"Every provincial jurisdiction in Canada has its own wait time creation myths," says author Robert Gerst of Converge Consulting Group. "In Alberta, it's population growth. In Ontario, budget cuts and restructuring. And across Canada, the emphasis on public over private funding. But the reality is our excessive healthcare wait times were manufactured by outdated approaches to capacity management and improvement."

For example, Full House details how utilization targets created the access crisis in emergency rooms and seniors care facilities in Alberta. Traditional capacity planning holds that utilization can be increased without impacting wait times. But modern, science-based approaches, recognize this isn't true. Increasing utilization produces exponential increases in wait times and cost. The result, Alberta spent millions manufacturing excessive wait times and millions more making them worse. Even recommendations made by the Health Quality Council of Alberta last year to address wait time issues were based on outdated methods and have almost no chance for success, the research concludes.

"In the current economic climate, increasing system capacity, doing more with less, has become a challenge, not only in healthcare, but in other areas of industry and government," according to Gerst. "Meeting that challenge requires a modern, rational approach to maximizing capacity and throughput."

Converge Consulting Group Inc. is a independent Canadian management consulting firm providing evidenced-based performance improvement and change leadership services to clients in North America, Europe, and Australia.

Monday, May 20, 2013

Too young for knee replacement?

TORONTO May 19, 2013 from Don't Fall by Will Gage

“You’re too young for a knee replacement. Come see me again in 10 or 11 years.” Have you heard this before? Or has one of your loved ones heard this? You may not be aware, and your physician might not be aware, that the demographics of knee and hip replacement patients are changing. Patients are getting younger. The fastest growing age group for knee and hip replacement surgery is between 45 and 54 years of age. What is going on? Joint replacement patients are getting younger and younger

According to the Canadian Joint Replacement Registry, which is managed by the Canadian Institute for Health Information (CIHI), over the past decade, the number of joint replacement surgeries in Canada has increased by about 100% – that is, the number of people getting joint replacement surgery has doubled. These statistics are consistent with results from around the world. And the world over, knee and hip replacement patients are getting younger and younger. Over this same period of time, the average age of joint replacement patients has decreased by a couple of years. However, the fastest growing group of patients has been between the 45 and 54 years of age. This group has grown by almost 200% - that is, the number of people getting joint replacement surgery has almost tripled in the past 10 years. The number of patients between 55 and 64 years of age has grown almost as much.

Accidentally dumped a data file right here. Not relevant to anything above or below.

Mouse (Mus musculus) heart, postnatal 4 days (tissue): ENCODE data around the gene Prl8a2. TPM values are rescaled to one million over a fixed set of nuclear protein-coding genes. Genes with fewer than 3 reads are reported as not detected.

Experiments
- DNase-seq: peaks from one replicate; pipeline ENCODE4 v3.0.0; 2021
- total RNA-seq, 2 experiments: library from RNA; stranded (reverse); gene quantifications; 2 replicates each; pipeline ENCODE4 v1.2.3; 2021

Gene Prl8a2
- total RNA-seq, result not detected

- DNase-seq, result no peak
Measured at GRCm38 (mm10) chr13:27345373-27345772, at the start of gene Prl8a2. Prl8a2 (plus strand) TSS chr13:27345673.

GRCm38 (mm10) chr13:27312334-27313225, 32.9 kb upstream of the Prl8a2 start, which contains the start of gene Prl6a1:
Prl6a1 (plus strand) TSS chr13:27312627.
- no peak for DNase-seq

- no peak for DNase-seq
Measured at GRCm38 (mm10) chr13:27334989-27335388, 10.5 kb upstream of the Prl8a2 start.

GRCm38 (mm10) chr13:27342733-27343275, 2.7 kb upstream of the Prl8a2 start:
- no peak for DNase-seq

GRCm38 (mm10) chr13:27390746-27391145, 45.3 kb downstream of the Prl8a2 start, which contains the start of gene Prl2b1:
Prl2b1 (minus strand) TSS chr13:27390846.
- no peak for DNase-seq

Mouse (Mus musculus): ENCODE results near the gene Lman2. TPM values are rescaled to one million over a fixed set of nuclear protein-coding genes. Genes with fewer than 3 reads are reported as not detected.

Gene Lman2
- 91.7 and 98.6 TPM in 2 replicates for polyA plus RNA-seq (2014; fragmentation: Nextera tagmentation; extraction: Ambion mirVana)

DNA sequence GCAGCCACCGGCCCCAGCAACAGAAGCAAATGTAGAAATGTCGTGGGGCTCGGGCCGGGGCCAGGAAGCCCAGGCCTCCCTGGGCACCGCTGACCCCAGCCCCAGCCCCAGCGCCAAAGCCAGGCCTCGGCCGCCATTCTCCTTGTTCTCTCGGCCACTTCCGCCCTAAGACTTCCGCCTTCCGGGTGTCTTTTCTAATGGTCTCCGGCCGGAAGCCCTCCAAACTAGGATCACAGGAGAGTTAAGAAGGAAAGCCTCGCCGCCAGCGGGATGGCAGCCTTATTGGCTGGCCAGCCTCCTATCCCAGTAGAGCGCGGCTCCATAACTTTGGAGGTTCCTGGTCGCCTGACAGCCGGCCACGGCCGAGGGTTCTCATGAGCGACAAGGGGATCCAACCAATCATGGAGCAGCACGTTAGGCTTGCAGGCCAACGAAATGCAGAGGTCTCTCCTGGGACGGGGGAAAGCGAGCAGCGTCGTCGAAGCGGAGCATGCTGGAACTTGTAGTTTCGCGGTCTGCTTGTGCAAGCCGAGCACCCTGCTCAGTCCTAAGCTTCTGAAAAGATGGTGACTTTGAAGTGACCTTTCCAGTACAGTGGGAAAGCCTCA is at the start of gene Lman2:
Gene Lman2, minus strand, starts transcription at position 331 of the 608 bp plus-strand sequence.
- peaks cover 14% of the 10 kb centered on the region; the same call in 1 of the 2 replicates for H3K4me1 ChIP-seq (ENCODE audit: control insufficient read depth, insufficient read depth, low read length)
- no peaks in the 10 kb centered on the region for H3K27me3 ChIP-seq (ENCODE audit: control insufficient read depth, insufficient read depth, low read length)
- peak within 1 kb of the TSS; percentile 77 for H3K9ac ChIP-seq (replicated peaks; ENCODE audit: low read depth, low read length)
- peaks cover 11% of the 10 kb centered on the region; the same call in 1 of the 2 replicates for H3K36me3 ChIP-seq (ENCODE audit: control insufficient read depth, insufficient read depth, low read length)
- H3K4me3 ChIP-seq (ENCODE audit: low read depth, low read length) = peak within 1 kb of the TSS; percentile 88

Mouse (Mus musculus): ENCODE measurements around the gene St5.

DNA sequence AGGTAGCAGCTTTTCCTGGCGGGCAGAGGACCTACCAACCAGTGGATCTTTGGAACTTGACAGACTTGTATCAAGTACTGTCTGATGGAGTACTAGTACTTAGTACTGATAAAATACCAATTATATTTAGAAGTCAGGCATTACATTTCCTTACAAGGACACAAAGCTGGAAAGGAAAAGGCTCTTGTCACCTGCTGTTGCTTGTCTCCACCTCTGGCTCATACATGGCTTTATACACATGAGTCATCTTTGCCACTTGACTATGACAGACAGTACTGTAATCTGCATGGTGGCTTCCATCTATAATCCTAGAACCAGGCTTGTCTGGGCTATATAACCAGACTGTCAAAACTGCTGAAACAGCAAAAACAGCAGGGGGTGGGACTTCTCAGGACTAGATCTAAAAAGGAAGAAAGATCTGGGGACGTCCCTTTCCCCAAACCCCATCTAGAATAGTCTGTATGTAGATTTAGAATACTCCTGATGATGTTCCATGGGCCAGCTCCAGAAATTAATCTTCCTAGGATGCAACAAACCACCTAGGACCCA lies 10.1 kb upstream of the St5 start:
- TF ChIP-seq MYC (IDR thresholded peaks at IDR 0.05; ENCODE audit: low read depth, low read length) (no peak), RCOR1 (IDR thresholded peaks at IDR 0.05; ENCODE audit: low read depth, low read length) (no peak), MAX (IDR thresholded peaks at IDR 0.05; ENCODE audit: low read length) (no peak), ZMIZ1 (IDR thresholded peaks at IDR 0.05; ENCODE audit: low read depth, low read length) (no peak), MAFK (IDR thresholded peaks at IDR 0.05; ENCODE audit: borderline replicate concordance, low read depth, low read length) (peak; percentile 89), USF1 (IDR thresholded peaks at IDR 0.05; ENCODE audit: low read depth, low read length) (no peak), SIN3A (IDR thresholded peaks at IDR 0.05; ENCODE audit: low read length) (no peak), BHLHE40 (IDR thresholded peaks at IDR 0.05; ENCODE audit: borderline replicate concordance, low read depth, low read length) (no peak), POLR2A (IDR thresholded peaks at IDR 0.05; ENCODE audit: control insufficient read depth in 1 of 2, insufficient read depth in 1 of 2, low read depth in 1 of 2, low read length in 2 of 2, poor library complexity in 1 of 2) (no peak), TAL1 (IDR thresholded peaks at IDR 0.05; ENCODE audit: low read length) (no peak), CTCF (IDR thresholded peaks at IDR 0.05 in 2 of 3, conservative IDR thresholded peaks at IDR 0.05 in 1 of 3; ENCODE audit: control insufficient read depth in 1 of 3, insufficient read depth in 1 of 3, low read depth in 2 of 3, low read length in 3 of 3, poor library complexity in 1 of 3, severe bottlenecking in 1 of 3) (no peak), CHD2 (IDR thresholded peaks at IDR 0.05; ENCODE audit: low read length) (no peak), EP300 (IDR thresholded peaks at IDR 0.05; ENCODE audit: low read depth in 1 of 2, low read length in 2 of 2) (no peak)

What is joint replacement?

Joint replacement is a surgical procedure to treat moderate and severe arthritis – most commonly, osteoarthritis. The most commonly replaced joints are the knee and the hip, but the elbow and shoulder joints can also be replaced. In effect, the ends of the two bones that meet to form a joint are removed and replaced with an artificial surface – an implant. For instance, for the knee joint, the end of the tibia – the main bone of the lower leg – and the end of the femur – the thighbone – are removed using a saw. The surgeon will use a “jig” or template to make sure that the cut ends of the bones are the right shape for the implant. Then, instead of having the cartilage at the ends of the bone meet to form the joint, the new implanted surfaces meet. The #1 reason for having joint replacement is to treat the pain of really bad osteoarthritis. Potential benefits of joint replacement surgery

The pain and discomfort associated with moderate and severe knee or hip arthritis can be debilitating. It becomes difficult to walk – forget about jogging. Staying active becomes incredibly challenging, because everything hurts. Having the joint replaced almost always results in reduced pain, reduced inflammation and swelling, improved range of movement at the joint, greater mobility, and improved quality of life. If you ask a patient why they elected to have their knee replacement done, these are the reasons that they’ll most likely give you. However, there are other potential benefits – or more to the point, threats avoided. We all know that a sedentary lifestyle is a threat to your health. A sedentary lifestyle can lead to weight gain and obesity; diabetes; high blood pressure and heart disease; and stroke, to name just a few potential problems. And severe joint pain can make you sedentary. Joint replacement surgery typically reduces your pain, allowing you to become more active again, and effectively avoid and reduce your risk of all of these other problems. I, and others, have often thought that joint replacement surgery might be the best thing a person can do for their heart, let alone their knee. more at